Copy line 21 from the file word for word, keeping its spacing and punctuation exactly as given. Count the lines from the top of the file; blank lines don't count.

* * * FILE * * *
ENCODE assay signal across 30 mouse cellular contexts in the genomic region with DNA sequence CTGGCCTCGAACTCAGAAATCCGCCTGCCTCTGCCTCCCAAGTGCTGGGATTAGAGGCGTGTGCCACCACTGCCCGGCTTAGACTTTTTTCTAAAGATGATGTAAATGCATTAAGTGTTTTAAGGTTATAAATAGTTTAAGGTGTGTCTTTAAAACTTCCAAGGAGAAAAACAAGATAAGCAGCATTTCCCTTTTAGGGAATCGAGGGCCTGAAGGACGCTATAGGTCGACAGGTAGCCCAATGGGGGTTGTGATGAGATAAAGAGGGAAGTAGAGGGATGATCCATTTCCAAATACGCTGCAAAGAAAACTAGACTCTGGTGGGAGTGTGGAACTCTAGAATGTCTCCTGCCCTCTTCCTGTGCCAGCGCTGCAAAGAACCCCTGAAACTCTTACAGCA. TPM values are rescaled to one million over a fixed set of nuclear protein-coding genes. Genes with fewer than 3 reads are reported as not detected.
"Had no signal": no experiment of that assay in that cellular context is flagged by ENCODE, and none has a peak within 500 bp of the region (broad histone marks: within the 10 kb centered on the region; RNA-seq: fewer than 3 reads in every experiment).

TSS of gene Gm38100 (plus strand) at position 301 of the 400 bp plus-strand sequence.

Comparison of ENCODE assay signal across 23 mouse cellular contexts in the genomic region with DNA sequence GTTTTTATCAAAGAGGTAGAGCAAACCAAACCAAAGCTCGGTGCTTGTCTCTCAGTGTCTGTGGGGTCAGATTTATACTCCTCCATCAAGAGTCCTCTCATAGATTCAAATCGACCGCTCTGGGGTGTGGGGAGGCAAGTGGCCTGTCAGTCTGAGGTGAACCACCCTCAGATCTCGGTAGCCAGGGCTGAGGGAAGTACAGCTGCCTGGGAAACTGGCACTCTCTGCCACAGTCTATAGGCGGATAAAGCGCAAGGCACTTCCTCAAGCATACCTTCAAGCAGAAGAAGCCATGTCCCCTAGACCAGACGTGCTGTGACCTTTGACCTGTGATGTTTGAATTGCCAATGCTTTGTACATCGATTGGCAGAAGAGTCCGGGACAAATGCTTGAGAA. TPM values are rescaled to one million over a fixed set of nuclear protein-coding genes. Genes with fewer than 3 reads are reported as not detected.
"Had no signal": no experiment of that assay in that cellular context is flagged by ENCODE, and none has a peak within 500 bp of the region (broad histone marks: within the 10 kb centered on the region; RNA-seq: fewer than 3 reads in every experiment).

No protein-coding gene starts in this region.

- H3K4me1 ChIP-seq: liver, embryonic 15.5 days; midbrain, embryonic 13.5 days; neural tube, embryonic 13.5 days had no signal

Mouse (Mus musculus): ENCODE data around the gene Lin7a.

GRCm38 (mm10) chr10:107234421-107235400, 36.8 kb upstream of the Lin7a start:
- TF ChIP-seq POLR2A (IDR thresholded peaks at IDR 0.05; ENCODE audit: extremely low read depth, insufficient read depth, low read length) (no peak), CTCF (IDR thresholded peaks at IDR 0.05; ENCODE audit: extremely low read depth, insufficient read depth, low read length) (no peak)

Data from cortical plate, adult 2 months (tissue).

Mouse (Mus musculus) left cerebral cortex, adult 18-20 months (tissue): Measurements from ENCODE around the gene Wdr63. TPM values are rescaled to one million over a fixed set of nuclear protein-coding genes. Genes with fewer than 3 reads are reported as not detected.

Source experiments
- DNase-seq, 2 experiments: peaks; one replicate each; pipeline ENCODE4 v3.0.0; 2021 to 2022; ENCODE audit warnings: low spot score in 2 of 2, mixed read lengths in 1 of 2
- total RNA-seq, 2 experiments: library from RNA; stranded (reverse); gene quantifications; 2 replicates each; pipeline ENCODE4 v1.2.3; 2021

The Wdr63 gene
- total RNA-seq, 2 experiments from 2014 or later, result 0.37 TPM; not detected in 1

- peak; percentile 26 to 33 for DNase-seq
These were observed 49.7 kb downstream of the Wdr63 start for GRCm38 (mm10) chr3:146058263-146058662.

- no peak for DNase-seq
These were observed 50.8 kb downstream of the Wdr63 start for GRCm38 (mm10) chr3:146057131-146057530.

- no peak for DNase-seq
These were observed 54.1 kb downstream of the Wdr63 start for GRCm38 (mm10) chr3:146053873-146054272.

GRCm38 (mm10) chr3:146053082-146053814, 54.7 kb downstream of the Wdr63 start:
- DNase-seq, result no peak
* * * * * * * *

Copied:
These were observed 50.8 kb downstream of the Wdr63 start for GRCm38 (mm10) chr3:146057131-146057530.